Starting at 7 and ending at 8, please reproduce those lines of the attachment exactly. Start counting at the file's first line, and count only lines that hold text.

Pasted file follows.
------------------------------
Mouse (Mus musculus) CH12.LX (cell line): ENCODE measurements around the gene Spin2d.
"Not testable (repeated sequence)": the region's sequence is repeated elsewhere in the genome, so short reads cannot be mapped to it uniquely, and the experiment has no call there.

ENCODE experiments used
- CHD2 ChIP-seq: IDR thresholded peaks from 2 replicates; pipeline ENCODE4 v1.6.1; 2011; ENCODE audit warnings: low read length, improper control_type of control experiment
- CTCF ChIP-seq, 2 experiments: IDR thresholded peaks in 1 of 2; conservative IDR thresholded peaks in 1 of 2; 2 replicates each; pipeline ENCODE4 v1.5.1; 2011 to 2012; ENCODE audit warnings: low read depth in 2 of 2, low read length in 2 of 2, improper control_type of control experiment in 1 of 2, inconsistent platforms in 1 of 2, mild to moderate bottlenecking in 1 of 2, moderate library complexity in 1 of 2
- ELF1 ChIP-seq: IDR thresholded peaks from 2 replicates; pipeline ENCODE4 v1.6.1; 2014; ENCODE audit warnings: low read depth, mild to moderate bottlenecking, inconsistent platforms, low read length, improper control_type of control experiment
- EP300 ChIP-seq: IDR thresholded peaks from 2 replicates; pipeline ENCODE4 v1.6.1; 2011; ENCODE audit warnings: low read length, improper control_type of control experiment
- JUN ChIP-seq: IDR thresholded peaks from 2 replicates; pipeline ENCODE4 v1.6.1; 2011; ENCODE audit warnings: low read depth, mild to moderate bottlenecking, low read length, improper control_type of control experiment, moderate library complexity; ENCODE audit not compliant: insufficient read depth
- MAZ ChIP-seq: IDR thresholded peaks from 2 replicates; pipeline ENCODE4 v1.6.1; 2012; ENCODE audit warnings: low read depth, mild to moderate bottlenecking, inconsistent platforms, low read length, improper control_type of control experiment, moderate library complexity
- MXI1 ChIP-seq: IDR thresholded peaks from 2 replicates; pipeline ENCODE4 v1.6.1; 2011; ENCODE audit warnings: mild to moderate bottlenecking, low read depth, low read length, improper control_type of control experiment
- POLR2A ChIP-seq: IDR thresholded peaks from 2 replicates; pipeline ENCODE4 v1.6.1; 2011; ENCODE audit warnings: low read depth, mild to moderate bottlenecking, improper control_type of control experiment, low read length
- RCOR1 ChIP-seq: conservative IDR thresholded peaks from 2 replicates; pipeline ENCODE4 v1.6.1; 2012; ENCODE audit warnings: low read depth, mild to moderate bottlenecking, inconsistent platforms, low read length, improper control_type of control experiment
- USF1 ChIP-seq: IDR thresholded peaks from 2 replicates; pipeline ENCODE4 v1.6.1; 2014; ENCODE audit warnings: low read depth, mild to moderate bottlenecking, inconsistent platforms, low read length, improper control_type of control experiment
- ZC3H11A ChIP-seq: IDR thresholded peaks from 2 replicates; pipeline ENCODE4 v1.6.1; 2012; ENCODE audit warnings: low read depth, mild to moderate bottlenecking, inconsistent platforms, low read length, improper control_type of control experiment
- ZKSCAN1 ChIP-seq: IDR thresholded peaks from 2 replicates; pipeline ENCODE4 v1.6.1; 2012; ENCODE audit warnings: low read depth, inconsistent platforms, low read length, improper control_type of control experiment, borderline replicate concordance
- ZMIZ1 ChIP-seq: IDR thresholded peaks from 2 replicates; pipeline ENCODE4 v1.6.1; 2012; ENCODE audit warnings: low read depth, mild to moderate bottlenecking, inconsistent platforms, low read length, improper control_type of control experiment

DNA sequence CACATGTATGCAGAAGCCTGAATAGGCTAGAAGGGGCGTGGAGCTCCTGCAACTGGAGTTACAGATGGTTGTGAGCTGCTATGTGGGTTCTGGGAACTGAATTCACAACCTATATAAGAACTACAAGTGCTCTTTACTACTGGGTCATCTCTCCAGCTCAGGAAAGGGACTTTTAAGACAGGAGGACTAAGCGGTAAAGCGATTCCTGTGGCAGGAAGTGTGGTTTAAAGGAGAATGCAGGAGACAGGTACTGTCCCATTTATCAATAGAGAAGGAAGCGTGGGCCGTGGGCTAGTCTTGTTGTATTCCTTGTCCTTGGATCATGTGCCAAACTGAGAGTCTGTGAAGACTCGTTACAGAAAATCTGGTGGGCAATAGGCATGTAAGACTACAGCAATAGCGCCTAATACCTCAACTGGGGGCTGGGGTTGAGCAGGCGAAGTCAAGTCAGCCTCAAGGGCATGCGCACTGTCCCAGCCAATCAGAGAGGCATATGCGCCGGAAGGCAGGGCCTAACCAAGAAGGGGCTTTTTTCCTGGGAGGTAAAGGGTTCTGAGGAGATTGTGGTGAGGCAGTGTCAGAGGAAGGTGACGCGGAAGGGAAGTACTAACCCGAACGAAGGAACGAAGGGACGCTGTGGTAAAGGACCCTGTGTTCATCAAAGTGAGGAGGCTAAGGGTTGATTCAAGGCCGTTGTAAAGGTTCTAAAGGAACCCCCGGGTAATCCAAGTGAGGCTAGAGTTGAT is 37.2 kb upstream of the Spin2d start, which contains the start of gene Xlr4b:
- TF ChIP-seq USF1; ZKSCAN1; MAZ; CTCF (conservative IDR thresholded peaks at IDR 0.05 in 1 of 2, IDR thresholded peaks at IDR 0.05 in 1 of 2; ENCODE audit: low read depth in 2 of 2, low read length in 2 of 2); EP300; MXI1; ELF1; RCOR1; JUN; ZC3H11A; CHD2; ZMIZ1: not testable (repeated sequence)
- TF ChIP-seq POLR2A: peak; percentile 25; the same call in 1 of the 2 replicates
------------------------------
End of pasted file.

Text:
- EP300 ChIP-seq: IDR thresholded peaks from 2 replicates; pipeline ENCODE4 v1.6.1; 2011; ENCODE audit warnings: low read length, improper control_type of control experiment
- JUN ChIP-seq: IDR thresholded peaks from 2 replicates; pipeline ENCODE4 v1.6.1; 2011; ENCODE audit warnings: low read depth, mild to moderate bottlenecking, low read length, improper control_type of control experiment, moderate library complexity; ENCODE audit not compliant: insufficient read depth